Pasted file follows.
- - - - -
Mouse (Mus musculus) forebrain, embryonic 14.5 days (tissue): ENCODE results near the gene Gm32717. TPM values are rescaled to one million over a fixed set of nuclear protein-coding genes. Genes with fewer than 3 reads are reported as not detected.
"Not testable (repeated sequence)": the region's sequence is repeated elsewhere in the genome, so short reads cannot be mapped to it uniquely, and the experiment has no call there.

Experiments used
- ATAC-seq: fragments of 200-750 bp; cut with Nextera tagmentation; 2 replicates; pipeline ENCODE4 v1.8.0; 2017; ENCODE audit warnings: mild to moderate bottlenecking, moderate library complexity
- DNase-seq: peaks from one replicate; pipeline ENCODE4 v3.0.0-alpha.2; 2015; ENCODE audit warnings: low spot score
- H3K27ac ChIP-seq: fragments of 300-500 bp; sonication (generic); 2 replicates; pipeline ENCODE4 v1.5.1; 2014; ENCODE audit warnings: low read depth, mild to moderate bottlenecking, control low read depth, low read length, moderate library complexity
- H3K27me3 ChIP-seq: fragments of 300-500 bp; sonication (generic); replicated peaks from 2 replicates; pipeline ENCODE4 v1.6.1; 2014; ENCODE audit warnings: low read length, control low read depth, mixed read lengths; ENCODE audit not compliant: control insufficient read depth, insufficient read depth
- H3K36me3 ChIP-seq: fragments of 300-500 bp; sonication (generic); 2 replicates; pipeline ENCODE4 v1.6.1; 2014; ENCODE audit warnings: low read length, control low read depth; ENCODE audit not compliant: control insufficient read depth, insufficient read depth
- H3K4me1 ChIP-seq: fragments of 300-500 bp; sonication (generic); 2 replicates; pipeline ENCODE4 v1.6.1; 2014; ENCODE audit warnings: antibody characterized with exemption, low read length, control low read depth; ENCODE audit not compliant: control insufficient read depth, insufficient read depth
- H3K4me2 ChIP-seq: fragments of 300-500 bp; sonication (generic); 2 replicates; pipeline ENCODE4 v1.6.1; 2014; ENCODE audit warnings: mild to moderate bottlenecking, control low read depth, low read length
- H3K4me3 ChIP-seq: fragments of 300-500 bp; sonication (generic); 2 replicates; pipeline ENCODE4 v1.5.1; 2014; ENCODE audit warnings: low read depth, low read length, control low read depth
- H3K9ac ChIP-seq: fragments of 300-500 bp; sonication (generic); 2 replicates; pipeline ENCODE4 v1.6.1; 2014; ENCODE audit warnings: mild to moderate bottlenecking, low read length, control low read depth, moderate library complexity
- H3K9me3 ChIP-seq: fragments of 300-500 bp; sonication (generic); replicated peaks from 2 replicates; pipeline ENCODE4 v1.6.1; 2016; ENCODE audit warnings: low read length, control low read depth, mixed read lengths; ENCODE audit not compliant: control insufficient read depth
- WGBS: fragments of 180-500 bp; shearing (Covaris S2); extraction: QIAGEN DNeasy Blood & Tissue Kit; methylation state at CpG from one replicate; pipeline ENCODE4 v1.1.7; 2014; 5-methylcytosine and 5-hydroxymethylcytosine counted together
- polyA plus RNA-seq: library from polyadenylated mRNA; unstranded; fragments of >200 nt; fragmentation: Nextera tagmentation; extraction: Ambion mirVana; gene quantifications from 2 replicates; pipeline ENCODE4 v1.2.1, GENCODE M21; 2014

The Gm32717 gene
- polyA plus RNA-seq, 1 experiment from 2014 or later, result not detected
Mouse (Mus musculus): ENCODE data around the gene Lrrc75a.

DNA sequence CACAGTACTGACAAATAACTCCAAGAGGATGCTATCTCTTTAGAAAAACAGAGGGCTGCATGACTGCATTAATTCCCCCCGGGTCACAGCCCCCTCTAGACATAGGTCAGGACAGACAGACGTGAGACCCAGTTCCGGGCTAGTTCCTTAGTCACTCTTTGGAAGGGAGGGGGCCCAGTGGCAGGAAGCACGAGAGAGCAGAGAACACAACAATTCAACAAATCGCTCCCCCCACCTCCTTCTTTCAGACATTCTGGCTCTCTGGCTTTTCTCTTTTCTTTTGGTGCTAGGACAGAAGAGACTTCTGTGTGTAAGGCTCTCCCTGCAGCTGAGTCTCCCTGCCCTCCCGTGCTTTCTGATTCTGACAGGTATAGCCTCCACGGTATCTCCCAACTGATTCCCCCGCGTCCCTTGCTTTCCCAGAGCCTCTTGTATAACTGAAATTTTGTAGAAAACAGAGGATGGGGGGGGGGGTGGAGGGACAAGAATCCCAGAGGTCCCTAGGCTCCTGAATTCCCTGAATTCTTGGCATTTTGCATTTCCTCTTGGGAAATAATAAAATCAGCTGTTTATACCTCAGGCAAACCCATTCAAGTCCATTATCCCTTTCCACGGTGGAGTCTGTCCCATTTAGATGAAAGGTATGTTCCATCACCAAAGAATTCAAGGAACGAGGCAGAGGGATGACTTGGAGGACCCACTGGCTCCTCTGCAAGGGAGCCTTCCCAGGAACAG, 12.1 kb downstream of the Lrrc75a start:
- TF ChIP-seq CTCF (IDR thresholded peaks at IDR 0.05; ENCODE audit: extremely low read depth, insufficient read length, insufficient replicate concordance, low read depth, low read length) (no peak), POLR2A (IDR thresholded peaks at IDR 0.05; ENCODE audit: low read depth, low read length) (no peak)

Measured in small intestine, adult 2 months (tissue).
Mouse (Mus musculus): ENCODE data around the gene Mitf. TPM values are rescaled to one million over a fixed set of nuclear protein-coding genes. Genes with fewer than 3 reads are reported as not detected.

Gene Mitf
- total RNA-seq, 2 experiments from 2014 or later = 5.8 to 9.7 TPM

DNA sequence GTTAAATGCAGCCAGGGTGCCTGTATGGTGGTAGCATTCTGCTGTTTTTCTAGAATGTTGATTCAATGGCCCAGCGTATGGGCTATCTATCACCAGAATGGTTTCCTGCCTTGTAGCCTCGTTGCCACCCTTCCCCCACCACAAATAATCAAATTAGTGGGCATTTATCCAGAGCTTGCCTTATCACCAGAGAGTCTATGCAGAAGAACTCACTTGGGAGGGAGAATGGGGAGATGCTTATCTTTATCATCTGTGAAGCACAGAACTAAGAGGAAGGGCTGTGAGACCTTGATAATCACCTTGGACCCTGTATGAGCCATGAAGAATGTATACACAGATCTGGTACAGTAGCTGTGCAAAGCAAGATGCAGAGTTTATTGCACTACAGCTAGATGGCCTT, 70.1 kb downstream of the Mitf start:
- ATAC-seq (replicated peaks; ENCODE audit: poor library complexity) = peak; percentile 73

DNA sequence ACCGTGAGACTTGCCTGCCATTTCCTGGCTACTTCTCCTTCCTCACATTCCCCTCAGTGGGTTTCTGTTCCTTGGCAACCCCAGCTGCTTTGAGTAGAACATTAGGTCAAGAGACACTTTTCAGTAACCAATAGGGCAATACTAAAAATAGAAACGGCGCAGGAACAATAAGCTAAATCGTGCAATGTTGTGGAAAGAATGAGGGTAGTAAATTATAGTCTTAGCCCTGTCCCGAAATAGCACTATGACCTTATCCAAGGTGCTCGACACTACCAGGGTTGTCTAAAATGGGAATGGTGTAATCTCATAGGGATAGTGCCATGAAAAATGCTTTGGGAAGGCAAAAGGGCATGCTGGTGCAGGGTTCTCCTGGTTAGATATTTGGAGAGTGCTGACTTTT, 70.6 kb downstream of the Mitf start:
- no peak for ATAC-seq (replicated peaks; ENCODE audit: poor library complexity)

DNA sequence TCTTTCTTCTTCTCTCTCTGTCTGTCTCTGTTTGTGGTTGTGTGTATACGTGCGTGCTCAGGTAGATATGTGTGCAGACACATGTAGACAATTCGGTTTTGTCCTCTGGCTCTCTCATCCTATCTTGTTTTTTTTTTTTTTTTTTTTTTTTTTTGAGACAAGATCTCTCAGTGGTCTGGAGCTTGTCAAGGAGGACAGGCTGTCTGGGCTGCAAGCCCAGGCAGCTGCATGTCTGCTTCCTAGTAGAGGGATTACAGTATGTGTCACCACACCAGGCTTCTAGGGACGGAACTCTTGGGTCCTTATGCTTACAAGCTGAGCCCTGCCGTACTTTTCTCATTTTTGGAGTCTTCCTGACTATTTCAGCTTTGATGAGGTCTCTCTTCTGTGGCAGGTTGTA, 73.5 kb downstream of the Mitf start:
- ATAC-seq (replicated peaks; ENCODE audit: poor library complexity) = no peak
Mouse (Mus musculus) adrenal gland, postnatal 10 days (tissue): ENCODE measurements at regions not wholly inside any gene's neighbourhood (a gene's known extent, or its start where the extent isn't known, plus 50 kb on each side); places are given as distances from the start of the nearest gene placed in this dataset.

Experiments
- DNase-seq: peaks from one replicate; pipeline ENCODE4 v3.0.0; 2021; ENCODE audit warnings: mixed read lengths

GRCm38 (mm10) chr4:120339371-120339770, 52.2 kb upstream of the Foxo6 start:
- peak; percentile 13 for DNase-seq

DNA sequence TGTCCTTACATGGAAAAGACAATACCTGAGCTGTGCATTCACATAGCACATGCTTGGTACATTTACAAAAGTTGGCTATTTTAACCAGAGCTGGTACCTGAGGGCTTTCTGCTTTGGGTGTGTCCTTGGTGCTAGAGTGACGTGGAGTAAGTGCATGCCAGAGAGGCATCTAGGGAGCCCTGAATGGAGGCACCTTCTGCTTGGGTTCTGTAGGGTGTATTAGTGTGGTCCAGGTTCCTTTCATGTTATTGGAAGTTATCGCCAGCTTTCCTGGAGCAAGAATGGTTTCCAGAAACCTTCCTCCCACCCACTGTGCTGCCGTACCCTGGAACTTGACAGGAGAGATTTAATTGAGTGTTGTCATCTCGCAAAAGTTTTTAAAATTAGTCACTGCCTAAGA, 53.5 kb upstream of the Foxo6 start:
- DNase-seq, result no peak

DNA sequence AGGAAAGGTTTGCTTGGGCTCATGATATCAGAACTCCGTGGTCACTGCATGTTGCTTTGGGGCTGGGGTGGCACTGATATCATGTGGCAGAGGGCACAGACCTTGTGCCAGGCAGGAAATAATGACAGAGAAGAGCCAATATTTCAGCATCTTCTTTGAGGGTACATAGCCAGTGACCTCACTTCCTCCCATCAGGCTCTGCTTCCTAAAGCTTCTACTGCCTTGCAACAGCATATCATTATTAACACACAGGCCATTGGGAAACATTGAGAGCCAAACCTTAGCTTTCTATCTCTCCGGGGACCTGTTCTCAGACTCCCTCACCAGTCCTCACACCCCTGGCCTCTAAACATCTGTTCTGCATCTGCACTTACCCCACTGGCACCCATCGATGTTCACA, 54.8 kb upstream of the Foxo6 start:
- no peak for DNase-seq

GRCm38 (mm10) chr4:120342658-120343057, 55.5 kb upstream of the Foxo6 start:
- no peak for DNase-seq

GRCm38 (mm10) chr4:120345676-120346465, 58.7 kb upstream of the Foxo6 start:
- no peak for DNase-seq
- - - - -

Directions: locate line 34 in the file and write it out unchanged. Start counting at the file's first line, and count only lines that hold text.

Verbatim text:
GRCm38 (mm10) chr4:120339371-120339770, 52.2 kb upstream of the Foxo6 start: